• At the policy level, we advocate for the facilitation of measures so that FDPs are better integrated within host countries’ financial systems.
  • On the supply side, Social Finance supports financial institutions that embrace the new client segment of FDPs and their hosts through product diversification and innovation.
  • On the demand side, we aim to increase the financial capability of FDPs and host communities, thus enabling them to make better financial decisions sustainably.
Social Finance uses a participatory and multidimensional approach to enable better access to finance for refugees and host communities

Policy – Advocating for the inclusion of FDPs into host countries’ financial systems

Policy-level advocacy for the financial inclusion of FDPs

This objective relates to advocating for facilitating measures to better integrate FDPs within host countries’ financial systems. In this context, Social Finance provides technical assistance and tools to support national governments in framing countrywide financial inclusion and financial education strategies with national partners. Social Finance also supports them in the adaptation of financial education programmes to reach various vulnerable groups, including FDPs, using different outreach models. Two examples are:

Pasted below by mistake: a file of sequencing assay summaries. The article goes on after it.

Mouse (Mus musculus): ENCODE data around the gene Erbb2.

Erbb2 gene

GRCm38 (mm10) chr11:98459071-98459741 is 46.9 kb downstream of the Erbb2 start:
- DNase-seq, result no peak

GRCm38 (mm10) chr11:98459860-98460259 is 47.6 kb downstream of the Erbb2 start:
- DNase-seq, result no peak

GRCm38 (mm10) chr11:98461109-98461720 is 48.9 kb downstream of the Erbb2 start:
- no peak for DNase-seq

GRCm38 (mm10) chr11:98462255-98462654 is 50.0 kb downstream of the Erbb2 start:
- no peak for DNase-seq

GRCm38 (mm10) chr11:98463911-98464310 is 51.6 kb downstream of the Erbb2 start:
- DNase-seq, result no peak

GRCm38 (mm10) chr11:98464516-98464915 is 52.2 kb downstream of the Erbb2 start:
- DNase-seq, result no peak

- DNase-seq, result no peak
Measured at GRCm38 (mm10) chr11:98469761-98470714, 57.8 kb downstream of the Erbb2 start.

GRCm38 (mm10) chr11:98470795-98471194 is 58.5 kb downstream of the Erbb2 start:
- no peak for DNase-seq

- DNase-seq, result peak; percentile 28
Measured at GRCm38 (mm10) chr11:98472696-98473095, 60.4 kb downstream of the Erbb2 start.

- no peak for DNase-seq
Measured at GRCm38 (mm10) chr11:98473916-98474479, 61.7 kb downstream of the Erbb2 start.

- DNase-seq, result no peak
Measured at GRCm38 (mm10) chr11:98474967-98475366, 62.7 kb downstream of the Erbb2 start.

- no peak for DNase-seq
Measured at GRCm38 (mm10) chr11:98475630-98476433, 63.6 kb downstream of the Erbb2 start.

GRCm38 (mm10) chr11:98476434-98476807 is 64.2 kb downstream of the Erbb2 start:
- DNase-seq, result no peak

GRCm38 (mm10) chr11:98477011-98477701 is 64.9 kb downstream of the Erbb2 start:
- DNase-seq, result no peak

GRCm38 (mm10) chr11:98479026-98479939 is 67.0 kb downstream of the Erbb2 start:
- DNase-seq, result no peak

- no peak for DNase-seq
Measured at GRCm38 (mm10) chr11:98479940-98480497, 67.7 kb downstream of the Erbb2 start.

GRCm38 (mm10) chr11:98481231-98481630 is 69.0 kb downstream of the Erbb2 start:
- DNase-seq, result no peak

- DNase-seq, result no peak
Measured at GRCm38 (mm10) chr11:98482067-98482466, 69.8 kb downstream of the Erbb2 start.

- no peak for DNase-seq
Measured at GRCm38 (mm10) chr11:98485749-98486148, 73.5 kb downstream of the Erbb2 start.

Supply – Supporting financial institutions embrace new client segment’s opportunities

Making Finance Work for Refugees and Host communities

Jointly developed in collaboration with the International Training Centre of the ILO, Making Finance Work for Refugees and Host Communities targets top and middle managers of financial institutions wanting to serve the refugee market and host communities together. Adapted from the very successful Making Microfinance Work, the training programme helps institutions improve their performance with the refugees’ market segments they want to serve, while informing the strategic thinking around new products to offer, in view of advancing financial inclusion and responsible finance for refugee and host communities sustainably.

As a result of the training programme, financial services providers are then practically accompanied to diversify their product and service offering and ensure that they have the keys to serve the needs of FDPs sustainably.